to the care of God as we understood Him.
4. We made a searching and fearless moral inventory of ourselves.
5. We admitted to God, to ourselves, and to another human
being the exact nature of our wrongs.
6. We were entirely ready to have God remove all these defects
7. We humbly asked Him to remove our shortcomings.
8. We made a list of all persons we had harmed, and became
willing to make amends to them all.
9. We made direct amends to such people wherever possible,
except when to do so would injure them or others.
10. We continued to take personal inventory and when we
were wrong promptly admitted it. 11. We sought through prayer
and meditation to improve our conscious contact with God
as we understood Him, praying only for knowledge of his
will for us and the power to carry it out.
12. Having had a spiritual experience as the result of these
steps, we tried to carry this message to alcoholics, and
to practice these principles in all our affairs.
that the steps, which are the basis of A.A.'s remarkable
success, are predominantly, definitely and deeply moral
spiritual. They are based on the conviction that the alcoholic
suffering from both sin and sickness, and more from the
than the latter. They prove that the Christian approach
problem is of fundamental value, and that an experience
to religious conversion is vitally essential to his permanent
both the problem drinker and the beverage alcohol
business are to blame for the devastating consequences of
excessive indulgence. The contention of the liquor interests
the ultimate source of the disorder lies in the individual
than in the bottle is specious and false. The argument that
enterprises which promote and profit from the sale of intoxicants
must be absolved of all blame because many people can indulge
moderately without apparent harmful effects, is a flagrant
fallacy. Certain groups which have rendered distinguished
by their clinical study of the medical and psychological
of compulsive drinking may not be excused for their disposition
exonerate the liquor business from major responsibility
problem. Anybody who discourages militant opposition to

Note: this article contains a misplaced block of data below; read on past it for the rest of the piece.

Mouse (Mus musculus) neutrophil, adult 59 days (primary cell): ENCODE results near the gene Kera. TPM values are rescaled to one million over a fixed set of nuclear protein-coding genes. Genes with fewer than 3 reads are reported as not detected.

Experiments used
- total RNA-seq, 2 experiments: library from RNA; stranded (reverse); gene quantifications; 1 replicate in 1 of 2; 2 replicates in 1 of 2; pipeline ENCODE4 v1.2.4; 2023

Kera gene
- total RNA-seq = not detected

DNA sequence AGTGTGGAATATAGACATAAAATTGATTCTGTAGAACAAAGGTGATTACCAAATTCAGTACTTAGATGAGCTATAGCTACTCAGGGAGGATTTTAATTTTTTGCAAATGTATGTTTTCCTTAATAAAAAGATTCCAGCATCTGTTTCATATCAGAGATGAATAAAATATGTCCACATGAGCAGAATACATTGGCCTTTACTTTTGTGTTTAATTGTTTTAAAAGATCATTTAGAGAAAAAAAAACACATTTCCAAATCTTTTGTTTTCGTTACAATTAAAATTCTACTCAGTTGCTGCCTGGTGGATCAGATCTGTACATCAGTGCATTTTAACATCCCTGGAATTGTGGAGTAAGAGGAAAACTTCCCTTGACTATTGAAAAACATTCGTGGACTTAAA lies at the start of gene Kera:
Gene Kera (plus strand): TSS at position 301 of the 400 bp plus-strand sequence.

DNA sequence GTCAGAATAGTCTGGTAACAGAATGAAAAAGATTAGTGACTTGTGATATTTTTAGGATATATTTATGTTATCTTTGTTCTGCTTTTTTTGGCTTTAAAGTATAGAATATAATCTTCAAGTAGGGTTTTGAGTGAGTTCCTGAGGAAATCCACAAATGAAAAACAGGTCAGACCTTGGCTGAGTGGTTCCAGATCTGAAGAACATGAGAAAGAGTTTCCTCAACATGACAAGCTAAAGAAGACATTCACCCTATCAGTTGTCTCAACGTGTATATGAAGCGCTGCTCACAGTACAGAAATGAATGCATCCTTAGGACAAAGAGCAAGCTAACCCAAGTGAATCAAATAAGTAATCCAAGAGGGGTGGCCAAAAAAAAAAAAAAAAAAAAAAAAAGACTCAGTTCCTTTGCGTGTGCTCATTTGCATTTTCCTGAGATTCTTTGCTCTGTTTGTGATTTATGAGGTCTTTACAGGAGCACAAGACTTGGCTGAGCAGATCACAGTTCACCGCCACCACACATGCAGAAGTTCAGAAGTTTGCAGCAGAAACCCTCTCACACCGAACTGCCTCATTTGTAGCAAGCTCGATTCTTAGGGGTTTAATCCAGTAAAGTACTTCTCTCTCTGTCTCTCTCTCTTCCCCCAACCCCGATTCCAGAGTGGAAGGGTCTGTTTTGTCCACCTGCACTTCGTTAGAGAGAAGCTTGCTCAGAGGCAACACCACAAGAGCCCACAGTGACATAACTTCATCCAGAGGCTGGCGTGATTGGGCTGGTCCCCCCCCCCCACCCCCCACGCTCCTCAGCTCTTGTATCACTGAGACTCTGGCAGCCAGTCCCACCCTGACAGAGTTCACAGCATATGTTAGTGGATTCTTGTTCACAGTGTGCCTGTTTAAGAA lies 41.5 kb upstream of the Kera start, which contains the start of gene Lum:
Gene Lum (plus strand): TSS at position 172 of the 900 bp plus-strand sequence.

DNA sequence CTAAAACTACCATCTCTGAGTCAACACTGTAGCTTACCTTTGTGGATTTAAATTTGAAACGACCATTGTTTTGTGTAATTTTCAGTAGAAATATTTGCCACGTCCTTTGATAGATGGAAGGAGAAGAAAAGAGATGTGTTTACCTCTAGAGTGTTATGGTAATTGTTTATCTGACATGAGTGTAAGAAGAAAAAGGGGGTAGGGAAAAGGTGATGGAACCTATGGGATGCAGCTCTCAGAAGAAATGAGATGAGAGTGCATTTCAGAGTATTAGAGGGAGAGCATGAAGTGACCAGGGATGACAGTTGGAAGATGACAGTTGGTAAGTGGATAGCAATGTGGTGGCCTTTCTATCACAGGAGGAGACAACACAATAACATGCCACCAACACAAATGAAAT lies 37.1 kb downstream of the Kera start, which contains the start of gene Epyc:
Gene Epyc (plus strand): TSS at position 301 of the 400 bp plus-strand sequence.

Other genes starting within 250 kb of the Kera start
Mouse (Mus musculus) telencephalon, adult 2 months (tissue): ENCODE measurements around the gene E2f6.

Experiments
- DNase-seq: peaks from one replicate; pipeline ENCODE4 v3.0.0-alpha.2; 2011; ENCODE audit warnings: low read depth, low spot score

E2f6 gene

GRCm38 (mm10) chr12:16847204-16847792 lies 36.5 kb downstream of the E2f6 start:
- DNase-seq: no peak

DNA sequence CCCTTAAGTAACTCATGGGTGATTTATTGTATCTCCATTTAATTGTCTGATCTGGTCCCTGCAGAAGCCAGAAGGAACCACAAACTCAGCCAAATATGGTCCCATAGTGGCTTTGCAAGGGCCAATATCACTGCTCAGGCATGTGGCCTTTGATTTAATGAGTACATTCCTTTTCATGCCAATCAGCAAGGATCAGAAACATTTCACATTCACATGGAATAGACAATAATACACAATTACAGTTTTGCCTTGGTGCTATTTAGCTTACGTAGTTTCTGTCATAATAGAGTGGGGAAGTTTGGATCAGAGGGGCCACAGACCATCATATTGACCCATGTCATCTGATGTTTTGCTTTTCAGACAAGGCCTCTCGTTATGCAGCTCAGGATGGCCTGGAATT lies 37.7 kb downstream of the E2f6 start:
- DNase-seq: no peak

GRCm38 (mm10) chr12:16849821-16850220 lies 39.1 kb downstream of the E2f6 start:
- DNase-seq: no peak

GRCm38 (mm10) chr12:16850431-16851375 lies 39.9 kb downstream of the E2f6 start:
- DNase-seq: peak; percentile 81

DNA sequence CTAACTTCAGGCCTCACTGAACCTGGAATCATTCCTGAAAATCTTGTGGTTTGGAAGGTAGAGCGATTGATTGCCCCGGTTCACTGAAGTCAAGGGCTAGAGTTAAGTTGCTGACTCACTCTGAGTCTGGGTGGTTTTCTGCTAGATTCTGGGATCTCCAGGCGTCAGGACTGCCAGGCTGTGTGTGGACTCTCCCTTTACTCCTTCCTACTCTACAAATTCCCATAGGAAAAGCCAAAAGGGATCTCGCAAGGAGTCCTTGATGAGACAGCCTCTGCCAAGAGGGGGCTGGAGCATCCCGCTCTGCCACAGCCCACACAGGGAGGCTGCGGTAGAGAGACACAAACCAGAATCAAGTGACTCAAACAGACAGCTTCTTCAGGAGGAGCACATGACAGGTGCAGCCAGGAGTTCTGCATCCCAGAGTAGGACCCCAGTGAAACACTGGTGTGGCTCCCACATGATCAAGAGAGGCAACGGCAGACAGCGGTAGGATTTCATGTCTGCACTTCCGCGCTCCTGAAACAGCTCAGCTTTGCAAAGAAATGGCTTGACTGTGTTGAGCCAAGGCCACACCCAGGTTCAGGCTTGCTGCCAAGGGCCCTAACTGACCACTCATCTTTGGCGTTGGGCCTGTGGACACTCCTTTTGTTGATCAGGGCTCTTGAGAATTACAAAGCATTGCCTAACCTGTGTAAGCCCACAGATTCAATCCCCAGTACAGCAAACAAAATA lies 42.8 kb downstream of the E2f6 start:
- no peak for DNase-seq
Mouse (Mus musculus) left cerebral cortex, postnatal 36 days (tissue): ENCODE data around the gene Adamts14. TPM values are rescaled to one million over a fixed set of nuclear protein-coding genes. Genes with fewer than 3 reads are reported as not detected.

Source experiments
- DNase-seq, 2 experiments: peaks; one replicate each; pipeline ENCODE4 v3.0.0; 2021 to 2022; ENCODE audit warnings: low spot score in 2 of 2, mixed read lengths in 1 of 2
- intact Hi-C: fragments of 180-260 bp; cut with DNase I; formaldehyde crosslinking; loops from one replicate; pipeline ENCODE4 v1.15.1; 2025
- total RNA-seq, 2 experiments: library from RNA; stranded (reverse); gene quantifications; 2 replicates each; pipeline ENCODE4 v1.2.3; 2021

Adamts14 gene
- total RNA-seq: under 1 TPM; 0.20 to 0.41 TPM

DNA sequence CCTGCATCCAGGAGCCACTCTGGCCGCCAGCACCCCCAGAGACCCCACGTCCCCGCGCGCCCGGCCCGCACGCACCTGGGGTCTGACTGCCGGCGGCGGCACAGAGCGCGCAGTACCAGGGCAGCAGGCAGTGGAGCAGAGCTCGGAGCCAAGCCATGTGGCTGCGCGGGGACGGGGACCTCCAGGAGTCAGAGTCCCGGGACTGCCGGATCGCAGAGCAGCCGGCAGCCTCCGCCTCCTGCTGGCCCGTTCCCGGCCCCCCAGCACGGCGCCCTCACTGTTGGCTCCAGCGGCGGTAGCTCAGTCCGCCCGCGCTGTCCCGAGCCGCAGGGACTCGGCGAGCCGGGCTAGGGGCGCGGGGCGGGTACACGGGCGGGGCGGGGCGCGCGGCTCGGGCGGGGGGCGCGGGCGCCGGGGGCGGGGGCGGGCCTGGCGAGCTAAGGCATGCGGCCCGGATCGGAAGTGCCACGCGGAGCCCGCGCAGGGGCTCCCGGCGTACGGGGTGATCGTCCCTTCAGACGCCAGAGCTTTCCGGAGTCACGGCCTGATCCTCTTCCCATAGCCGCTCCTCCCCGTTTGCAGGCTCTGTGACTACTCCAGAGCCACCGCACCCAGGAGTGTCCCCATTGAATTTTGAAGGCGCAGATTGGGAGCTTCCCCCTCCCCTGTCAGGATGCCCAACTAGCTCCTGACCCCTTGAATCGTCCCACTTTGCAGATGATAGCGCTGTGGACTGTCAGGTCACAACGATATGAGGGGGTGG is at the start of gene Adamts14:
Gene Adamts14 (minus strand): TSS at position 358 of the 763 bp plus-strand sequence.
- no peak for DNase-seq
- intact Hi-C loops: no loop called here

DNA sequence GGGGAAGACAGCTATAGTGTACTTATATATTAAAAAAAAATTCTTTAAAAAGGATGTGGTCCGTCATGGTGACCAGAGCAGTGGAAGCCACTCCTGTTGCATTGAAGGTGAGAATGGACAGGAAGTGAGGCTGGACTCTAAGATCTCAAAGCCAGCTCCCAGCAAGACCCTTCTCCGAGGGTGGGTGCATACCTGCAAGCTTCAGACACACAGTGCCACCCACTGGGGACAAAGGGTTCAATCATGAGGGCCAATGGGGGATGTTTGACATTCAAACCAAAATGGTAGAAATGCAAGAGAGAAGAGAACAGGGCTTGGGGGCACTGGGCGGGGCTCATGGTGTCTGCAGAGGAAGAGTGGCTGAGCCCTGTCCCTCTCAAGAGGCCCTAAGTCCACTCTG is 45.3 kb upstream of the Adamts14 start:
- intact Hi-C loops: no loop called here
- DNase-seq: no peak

traffic shares in responsibility for the lives it is helping
wreck. Certainly an essential approach to the satisfactory
solution of the alcohol problem is a constant crusade to
and ultimately to abolish, the manufacture, sale and consumption
of alcoholic beverages. In addition, a persistent campaign
promote total abstinence should be waged.
is far more sensible to put a fence around a dangerous
cliff and so to prevent disastrous accidents than merely
an ambulance in the valley to transport victims to the hospital.
There are people who have become so enthusiastic about the
ambulance as a solution of problem drinking that they have
all interest in the fence. In principle both are essential,
because many people who drink moderately for a while graduate
excessive drinking suddenly, or by a series of progressions,
no diagnostic signs discernible to doctors to mark the tragic
transition. As long as such individuals have access to intoxicants
their plight will be precarious. In their cases an ounce
prevention is worth many pounds of cure. A brotherly and
compassionate spirit toward the compulsive drinker and a
concern for his moral and medical rehabilitation are entirely
compatible with an unrelenting hatred of the liquor traffic
steadfast effort to combat it, reduce it and abolish it.
are committed to the practice of abstinence and the principle
abolition should refuse to be impaled on the horns of the
dilemma of sin or sickness in connection with the alcohol